When Ralph and Constance Stoklosa bought their Galloway Township property in 1999, they weren’t sure how they’d use its 10 acres, split between fields and woods.

A few years later they saw a commercial on television for alpacas.

“I asked my wife, what the heck is an alpaca? I thought I knew all of the animals, but I’d never heard of an alpaca,” Ralph Stoklosa said.

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Now he and their Silver Fox Farm are all about alpacas, a domesticated relative of the camel bred in the Andes Mountains of South America for their fleece.

The Stoklosas started by visiting alpaca farms, taking seminars, and attending shows and auctions, he said, and then purchased two baby alpacas.

“Molly was the first and she’s also my favorite,” he said. “I spoil her and treat her like my pet. She comes out and greets everyone, and at Christmastime we put antlers on her and people take photos with her.”

A barn and a few more alpacas and the Stoklosas were breeding and selling the animals, as well as having the copious fiber they produce turned into yarns for sale.

Alpaca fleece has many inherent advantages. It is warmer than wool, soft and not itchy, and hypoallergenic. It is even naturally flame resistant.

Many visitors are drawn to Silver Fox Farm by the exotic animals, smaller and cuter than a llama. To show them the fruits of their fabulous fleece, the Stoklosas started putting some products in part of the storeroom. That grew into a little store.

Then they opened a store in Stainton’s Gallery of Shops in Ocean City.

Ralph Stoklosa said nearly everything at the store is handmade in Peru, where alpacas have been domesticated for thousands of years.

There are hats, gloves, scarves, slippers, but few larger garments because they’d be too expensive, he said. Just some hooded sweaters, and even those “normally sell in the $200 to $300 range, and I’ll sell them for maybe $120.”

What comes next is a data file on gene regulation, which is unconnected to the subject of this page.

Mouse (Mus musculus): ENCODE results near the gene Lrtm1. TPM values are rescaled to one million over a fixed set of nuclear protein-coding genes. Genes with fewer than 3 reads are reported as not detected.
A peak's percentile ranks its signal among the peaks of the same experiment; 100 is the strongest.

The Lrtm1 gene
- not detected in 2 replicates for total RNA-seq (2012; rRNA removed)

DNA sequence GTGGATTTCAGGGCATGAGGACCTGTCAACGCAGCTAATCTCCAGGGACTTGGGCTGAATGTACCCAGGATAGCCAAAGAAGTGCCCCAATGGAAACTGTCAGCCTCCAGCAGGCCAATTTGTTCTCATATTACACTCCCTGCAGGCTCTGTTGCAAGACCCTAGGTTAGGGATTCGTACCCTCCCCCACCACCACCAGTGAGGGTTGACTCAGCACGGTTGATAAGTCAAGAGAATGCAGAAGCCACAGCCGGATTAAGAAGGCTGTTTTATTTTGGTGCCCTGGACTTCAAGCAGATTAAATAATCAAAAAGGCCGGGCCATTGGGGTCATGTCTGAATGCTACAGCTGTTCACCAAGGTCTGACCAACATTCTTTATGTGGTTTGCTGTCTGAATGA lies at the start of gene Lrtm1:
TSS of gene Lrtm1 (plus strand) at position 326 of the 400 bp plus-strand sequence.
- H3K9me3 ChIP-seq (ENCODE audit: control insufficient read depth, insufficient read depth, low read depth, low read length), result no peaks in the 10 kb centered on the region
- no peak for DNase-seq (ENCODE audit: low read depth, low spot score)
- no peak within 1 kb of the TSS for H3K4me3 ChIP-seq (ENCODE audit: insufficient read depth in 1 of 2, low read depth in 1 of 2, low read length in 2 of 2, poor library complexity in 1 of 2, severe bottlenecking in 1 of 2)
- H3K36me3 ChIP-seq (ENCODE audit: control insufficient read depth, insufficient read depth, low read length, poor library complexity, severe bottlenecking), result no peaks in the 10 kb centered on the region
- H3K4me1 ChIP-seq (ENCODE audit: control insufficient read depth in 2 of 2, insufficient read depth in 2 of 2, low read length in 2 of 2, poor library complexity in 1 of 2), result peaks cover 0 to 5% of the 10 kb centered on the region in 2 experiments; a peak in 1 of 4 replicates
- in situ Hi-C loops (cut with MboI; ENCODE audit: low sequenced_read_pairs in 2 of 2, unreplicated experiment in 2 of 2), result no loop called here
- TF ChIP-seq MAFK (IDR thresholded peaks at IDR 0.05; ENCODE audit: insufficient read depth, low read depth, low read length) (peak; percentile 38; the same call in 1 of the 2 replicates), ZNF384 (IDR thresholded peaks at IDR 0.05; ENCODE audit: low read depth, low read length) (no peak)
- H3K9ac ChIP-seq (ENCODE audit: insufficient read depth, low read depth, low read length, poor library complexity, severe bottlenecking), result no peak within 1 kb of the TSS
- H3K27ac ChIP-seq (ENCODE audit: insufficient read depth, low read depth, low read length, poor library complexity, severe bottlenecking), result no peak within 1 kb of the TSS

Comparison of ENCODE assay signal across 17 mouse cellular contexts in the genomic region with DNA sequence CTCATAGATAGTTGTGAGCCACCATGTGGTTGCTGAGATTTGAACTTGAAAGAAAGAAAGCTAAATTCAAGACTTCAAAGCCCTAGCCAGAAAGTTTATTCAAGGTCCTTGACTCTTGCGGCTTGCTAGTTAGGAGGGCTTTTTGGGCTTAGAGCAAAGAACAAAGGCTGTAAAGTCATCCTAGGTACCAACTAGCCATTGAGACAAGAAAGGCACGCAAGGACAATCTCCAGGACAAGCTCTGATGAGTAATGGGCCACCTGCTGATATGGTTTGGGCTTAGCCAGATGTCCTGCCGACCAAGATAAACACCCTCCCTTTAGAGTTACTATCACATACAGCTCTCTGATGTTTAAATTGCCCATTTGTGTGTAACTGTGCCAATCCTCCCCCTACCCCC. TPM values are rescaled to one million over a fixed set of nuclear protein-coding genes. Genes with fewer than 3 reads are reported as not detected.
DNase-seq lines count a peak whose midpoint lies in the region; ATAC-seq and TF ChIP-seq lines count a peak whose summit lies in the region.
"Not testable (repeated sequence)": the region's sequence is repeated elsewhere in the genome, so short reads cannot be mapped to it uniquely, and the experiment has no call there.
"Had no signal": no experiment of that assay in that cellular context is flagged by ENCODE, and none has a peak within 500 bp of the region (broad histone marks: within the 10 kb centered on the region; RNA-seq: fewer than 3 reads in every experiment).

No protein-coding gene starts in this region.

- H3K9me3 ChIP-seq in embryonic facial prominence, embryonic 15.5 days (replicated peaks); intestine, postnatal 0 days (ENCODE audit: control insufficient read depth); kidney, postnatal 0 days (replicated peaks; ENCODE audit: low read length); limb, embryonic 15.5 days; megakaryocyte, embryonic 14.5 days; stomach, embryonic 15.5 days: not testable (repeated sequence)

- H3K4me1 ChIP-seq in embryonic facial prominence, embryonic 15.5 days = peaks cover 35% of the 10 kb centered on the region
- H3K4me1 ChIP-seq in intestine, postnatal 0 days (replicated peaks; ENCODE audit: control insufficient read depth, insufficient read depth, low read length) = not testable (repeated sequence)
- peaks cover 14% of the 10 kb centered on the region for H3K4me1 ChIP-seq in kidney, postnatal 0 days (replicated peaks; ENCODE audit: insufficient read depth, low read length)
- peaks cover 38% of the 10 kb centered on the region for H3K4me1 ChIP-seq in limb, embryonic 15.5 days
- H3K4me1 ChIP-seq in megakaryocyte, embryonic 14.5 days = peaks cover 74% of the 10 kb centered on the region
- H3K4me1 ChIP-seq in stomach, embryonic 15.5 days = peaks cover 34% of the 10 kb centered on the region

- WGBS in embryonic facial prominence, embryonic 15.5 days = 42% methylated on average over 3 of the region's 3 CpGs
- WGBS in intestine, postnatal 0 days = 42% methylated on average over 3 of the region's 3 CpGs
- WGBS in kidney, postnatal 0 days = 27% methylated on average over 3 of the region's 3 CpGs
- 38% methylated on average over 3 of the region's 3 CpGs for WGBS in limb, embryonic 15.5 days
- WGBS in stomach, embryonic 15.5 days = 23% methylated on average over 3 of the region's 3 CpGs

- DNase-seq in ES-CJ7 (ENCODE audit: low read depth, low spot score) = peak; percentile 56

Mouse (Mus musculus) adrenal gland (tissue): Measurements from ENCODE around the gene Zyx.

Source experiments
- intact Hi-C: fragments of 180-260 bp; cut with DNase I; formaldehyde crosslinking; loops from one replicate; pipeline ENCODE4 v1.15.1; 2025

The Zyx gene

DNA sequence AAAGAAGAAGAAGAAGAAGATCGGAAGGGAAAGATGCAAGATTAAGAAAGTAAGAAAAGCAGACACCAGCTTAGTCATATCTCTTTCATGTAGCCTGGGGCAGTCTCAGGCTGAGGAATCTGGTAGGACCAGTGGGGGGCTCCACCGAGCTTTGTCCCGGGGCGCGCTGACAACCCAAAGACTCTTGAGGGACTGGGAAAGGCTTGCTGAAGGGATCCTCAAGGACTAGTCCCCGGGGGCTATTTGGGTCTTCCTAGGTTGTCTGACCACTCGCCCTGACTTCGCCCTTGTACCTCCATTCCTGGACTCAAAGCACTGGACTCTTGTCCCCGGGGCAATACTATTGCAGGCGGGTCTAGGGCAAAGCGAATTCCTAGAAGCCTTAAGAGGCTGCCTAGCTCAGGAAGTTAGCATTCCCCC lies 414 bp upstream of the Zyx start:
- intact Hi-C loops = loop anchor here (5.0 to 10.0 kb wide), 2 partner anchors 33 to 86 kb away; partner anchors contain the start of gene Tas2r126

More accessible are clever wine bags lined with alpaca fleece, which can keep wine cool for three hours, he said, and teddy bears made from ultrasoft baby alpaca fiber. A 12-inch teddy goes for $40.

Or customers can go to the source and buy a live alpaca, one of the 14 at Silver Fox Farm Alpacas – if the Stoklosas can be sure it will be properly cared for.

“The alpacas are like family to me. A lot of people I’ve had to turn down because after I went to their place, I saw it was terrible. They just didn’t have the facilities,” Ralph Stoklosa said.

Before the economy sank in 2008, alpacas were selling on average for $6,000 up to $30,000 for a pregnant female, he said. “Today you can get a nice gelding or fiber animal for $500 to $1,000.”

There are about 180,000 alpacas in the United States, according to the Alpaca Registry Inc. About 146,000 are the huacaya breed, with crimped hair, and 33,000 are the suri breed, with longer, less-crimped hair.

New Jersey has 4,238 huacaya alpacas, including those at Silver Fox Farm, and 858 suri alpacas.

There are about 3 million alpacas in Peru, almost none of them registered.

Stoklosa said alpacas are very clean, easy to clean up after, like to stay at arm’s length from people and make good watchdogs. “I think it’s easier to take care of them than a dog. You have to spend more time with a dog.”

Few dogs, though, are 100 to 185 pounds and need a shot to prevent parasites each month.

For those who just want the cute alpaca without the work, there is a life-sized baby alpaca handmade from alpaca fleece at the store in Stainton’s for $400.

Besides the farm and the Ocean City shop, the Stoklosas do lots of fairs and shows in the fall, including the hugely popular Batsto Country Living Fair – and they don’t just bring the finished products.

“We always bring two alpacas because that’s the draw,” Ralph Stoklosa said.

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Worked as a reporter for various weekly newspapers in Ocean, Atlantic and Cape May counties before joining The Press many moons (and editors) ago as a business copy editor. Passionate about journalism, averse to serial commas.

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